Underscoring Republican concerns about Trump, Rubio focused heavily on an implicit critique of Trump in a speech announcing he was dropping out of the race. The senator urged Americans to "not give in to the fear, do not give in to the frustration."

A favorite of Republican leaders, Rubio is the latest candidate to fall victim to an unpredictable election cycle and Trump's unmatched ability to tap into the public's anger with Washington and frustration with sweeping economic changes.

Clinton's victories in Ohio, Florida and Illinois were blows to rival Bernie Sanders and bolstered her argument that she's the best Democratic candidate to take on the eventual Republican nominee in the general election. Her win in Ohio was a particular relief for her campaign, which grew anxious after Sanders pulled off a surprising win last week in Michigan, another important Midwestern state.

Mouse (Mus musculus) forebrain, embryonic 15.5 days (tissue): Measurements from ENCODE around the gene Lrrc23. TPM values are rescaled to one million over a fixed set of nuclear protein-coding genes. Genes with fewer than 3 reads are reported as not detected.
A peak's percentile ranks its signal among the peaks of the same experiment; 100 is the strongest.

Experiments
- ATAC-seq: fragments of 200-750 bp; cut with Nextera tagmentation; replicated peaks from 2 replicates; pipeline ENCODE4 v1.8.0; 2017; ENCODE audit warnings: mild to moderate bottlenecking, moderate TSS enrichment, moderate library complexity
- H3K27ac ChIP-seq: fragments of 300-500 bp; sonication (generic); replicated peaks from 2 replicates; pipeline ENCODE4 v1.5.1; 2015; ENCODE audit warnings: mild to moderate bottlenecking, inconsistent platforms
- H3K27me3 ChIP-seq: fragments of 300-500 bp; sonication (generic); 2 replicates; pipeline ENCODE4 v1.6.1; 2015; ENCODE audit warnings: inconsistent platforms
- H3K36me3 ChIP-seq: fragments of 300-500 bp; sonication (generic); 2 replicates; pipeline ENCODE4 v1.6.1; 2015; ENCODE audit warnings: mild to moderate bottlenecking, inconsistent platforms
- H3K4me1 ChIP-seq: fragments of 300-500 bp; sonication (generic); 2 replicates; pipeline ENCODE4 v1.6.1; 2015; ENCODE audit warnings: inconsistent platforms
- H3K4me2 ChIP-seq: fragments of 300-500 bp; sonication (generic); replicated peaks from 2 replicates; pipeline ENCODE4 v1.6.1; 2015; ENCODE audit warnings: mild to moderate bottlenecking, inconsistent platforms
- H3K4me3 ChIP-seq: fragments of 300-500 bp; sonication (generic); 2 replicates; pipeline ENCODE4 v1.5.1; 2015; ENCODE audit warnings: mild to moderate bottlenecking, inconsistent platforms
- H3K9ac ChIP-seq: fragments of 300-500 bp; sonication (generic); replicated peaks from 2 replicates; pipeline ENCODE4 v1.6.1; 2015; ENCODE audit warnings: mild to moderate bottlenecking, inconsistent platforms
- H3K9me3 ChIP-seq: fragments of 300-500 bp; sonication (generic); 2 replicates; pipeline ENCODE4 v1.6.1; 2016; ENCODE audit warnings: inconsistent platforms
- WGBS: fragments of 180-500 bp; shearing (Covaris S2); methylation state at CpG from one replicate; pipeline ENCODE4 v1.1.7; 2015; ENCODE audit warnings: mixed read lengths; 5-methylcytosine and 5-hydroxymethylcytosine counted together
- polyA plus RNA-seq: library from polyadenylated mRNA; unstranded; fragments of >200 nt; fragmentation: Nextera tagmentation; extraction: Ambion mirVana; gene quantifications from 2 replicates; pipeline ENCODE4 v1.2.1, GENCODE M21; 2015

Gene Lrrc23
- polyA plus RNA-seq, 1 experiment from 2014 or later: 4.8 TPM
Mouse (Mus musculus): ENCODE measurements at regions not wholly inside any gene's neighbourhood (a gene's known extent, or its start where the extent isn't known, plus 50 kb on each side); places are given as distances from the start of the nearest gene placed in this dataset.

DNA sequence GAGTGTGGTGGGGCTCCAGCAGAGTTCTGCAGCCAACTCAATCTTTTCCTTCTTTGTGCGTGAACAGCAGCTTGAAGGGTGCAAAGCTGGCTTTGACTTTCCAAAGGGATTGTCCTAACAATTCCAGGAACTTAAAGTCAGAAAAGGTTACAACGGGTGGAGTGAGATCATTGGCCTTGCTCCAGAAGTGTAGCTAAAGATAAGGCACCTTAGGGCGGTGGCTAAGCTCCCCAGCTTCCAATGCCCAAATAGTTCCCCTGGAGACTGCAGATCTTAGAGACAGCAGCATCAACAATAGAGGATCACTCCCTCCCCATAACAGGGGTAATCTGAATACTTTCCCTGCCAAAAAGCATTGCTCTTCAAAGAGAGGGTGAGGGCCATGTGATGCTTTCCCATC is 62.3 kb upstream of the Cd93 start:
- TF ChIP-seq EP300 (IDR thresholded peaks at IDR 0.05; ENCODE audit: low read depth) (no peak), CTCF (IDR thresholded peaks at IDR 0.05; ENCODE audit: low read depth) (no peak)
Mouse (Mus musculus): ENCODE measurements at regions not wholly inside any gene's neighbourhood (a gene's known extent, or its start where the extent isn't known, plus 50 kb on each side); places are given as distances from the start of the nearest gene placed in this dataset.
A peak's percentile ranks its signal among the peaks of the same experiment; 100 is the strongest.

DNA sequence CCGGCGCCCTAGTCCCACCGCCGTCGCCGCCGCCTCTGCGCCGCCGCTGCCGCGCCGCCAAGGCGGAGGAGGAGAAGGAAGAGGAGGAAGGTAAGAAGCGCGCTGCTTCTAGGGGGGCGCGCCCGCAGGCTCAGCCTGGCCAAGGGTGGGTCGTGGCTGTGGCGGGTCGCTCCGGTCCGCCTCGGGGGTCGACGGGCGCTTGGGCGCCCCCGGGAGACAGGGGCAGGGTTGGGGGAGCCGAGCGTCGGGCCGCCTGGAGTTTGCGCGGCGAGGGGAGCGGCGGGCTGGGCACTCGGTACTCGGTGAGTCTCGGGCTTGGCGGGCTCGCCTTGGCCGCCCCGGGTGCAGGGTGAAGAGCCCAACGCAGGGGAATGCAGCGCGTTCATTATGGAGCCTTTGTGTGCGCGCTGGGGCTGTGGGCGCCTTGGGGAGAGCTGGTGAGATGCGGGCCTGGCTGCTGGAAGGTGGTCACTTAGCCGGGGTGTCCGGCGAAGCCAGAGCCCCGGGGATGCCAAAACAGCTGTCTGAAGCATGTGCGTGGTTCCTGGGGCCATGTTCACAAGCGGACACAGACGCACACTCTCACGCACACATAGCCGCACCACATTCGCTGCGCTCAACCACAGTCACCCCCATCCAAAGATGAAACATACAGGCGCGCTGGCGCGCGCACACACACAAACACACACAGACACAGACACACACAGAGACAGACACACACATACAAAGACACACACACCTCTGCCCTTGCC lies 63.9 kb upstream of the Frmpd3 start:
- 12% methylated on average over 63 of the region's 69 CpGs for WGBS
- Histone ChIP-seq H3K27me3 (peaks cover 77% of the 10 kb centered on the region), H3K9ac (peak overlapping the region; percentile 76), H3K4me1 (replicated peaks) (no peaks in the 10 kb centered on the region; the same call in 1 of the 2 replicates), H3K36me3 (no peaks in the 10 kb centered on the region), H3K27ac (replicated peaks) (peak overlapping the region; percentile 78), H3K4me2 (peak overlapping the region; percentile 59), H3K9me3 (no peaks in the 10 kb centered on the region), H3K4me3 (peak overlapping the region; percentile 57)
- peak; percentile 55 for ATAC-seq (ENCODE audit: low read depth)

Republican presidential candidate Donald Trump speaks to supporters Tuesday at his primary election night event at his Mar-a-Lago Club in Palm Beach, Fla.
Republican presidential candidate Donald Trump speaks to supporters Tuesday at his primary election night event at his Mar-a-Lago Club in Palm Beach, Fla. (Gerald Herbert — The Associated Press)

Clinton kept up her large margins with black voters, a crucial group for Democrats in the general election. Democratic voters were more likely to describe Sanders as honest, but more likely to describe Clinton's policies as realistic, according to exit polls.